Spinning lessons

Last Friday was Anna’s first spinning lesson. She used my Cascade Little Si spindle and some Romney locks I flicked and drafted into roving. It felt good teaching her how to do something I enjoy, watching her work out how to get around the obstacles on their own, and that light bulb moment when it all comes together and she realises it’s working. Sent her home with a puff of yak down, a couple of feet of merino pencil roving, and a chunk of unknown white wool from the fibre stash. Next lesson is plying, when she has enough on the spindle.

I’ve spun several different sheep breeds now. Jacob is the coarsest wool I’ve spun, but I love how the skein came out and it will be great yarn for a winter hat or two. It’s not rough but it’s not great for next-to-the-skin softness. Merino is lovely, but Polwarth and Cormo have more texture and are almost as soft. Romney and Coopworth feel similar, softer than Jacob, not as soft as BFL, but the Romney is a bit more silky. I’d like to try Wensleydale and Cotswold.

The yak and camel fibres I spun weren’t roving, they were clumps of fluff. Spinnable, but it took some adjusting. I have some fabulous alpaca roving that feels like a cross between wool and silk, very slippery. I still have huge trouble spinning plant fibres, I’ve tried cotton, bamboo, and Silk Latte fibre made from milk protein. And pretty much everything I spin has a little bit of cat in there…

What’s your favourite animal or plant fibre to spin?

5 thoughts on “Spinning lessons”

  1. I have only spun nameless wools so far. (someone said it was romeny but it wasn’t marked) I would like to try alpaca as there is an alpaca farm/ranch nearby that does sell rovings tagged with the name of the animal it came from.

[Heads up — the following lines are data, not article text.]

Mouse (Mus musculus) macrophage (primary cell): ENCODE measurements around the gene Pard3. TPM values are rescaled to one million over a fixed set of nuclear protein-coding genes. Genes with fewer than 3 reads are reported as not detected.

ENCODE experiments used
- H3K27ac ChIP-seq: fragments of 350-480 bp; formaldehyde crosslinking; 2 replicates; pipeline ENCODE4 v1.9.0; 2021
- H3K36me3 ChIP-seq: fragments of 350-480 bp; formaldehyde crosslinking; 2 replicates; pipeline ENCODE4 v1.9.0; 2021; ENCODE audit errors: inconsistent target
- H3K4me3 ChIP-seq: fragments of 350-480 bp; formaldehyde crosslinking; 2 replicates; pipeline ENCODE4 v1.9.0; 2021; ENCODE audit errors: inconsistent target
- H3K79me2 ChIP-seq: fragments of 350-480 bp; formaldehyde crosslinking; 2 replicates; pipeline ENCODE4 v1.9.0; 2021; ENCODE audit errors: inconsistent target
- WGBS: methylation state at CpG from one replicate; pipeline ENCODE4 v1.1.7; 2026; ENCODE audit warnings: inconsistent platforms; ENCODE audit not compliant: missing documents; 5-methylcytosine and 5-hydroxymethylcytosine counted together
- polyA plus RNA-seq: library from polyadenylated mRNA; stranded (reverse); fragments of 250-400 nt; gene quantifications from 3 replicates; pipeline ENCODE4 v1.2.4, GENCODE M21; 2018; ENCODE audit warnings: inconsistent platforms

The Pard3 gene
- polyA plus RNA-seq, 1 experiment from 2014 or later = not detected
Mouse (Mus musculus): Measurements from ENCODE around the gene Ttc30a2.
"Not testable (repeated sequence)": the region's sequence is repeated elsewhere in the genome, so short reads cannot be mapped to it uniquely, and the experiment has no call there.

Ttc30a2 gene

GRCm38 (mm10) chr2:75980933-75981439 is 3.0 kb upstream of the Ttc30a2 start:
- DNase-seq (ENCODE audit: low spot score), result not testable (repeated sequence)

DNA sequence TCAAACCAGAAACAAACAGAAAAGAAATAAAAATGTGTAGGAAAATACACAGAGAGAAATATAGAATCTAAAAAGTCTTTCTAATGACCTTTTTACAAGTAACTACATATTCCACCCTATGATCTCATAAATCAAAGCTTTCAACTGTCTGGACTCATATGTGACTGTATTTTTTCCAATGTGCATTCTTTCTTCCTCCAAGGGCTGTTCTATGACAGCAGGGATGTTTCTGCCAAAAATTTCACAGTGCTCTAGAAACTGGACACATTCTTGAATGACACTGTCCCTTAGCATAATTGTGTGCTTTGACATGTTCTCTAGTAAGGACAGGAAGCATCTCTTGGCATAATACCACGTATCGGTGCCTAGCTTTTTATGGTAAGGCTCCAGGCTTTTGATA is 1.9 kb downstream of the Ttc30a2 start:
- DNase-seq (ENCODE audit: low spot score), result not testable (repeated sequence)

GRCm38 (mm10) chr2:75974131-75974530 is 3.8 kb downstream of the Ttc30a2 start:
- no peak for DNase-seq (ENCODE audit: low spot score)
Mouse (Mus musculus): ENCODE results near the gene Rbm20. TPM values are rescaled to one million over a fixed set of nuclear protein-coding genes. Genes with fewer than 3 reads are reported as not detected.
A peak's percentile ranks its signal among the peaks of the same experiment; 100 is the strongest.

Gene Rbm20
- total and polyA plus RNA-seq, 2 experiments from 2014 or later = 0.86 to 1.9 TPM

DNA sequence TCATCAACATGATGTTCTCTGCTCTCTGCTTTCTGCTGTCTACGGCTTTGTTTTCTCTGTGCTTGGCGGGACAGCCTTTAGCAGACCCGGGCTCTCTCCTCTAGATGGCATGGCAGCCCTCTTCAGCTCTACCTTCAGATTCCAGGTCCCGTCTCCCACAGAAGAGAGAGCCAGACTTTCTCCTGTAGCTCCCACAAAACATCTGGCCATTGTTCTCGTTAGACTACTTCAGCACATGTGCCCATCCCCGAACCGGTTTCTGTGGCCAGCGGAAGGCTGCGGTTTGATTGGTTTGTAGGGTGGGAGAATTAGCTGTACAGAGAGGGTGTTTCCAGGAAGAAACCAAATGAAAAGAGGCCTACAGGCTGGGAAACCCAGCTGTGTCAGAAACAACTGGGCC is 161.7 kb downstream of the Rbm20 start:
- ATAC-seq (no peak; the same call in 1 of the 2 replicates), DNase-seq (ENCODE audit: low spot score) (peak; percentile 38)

I was give a gift of bison down but I am scared I will ‘ruin’ it. I have a couple more nameless sample packs to play with and a couple balls of a BFL cross from a colonial days festival.

    I think I will spin up the sample packs and then do the bison. I don’t want the gift to sit too long. Of course now it is summer and everything is sticky. I think I will save spinning for the evenings after it has cooled.

  2. I’ve found that jacob fleeces are pretty variable – some are quite soft, although not so much as merino. Of course, I may be biased because I have a couple of jacobs and I like them as individuals. I have a coopworth and a couple of romney crosses too. Romney also varies widely. I haven’t tried cormo or polwarth, but with your recommendations…..I’ll look around and see. Yak etc I have not tried at all although I do have some camel down stashed away and it is super soft!

  3. It’s really hard to pin down a favorite. I’ve tried to get my hands on anything possible. Merino, Romney, Coopworth, Corriedale, Corrie Xs, Polwarth, Rambouillet, Debouillet, Jacob, Grey Dorset, CVM, California Red, alpaca, llama, silk, wools with silk, cashmere, a bit of cotton (yech), BFL, Icelandic, Icelandic blended with silk or alpaca or angora, and more. I think Corrie and Coopworth are my current faves, but that changes with what’s on the wheel.

    Oh, and North Ronaldsay. Very interesting fleece.

  4. I’ll give you some of my Jacob that I’m processing. I spun a little sample of it the other day and it was wonderful. It was very soft and easy to spin. As for my favorite fiber to spin, I really don’t think I have one. I like them all. However, I can tell you that cotton is my least favorite.

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